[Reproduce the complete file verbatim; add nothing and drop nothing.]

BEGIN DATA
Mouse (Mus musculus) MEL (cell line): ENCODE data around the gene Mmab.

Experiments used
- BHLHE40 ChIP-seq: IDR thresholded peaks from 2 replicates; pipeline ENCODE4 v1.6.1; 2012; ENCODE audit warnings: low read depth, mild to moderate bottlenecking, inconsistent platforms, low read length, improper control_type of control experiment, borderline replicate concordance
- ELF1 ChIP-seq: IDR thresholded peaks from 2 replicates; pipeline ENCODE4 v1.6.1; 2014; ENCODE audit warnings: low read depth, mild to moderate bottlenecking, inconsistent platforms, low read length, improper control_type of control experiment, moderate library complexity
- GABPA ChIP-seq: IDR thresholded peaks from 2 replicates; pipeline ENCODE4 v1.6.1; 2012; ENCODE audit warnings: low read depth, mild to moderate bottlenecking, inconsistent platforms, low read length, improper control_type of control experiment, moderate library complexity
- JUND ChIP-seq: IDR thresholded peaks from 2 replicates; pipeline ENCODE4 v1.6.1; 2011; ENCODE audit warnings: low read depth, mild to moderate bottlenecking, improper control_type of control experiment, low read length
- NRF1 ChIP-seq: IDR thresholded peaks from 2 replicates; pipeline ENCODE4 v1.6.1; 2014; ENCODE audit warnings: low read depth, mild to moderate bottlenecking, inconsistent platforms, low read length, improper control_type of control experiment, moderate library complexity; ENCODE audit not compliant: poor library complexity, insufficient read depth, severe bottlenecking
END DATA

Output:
Mouse (Mus musculus) MEL (cell line): ENCODE data around the gene Mmab.

Experiments used
- BHLHE40 ChIP-seq: IDR thresholded peaks from 2 replicates; pipeline ENCODE4 v1.6.1; 2012; ENCODE audit warnings: low read depth, mild to moderate bottlenecking, inconsistent platforms, low read length, improper control_type of control experiment, borderline replicate concordance
- ELF1 ChIP-seq: IDR thresholded peaks from 2 replicates; pipeline ENCODE4 v1.6.1; 2014; ENCODE audit warnings: low read depth, mild to moderate bottlenecking, inconsistent platforms, low read length, improper control_type of control experiment, moderate library complexity
- GABPA ChIP-seq: IDR thresholded peaks from 2 replicates; pipeline ENCODE4 v1.6.1; 2012; ENCODE audit warnings: low read depth, mild to moderate bottlenecking, inconsistent platforms, low read length, improper control_type of control experiment, moderate library complexity
- JUND ChIP-seq: IDR thresholded peaks from 2 replicates; pipeline ENCODE4 v1.6.1; 2011; ENCODE audit warnings: low read depth, mild to moderate bottlenecking, improper control_type of control experiment, low read length
- NRF1 ChIP-seq: IDR thresholded peaks from 2 replicates; pipeline ENCODE4 v1.6.1; 2014; ENCODE audit warnings: low read depth, mild to moderate bottlenecking, inconsistent platforms, low read length, improper control_type of control experiment, moderate library complexity; ENCODE audit not compliant: poor library complexity, insufficient read depth, severe bottlenecking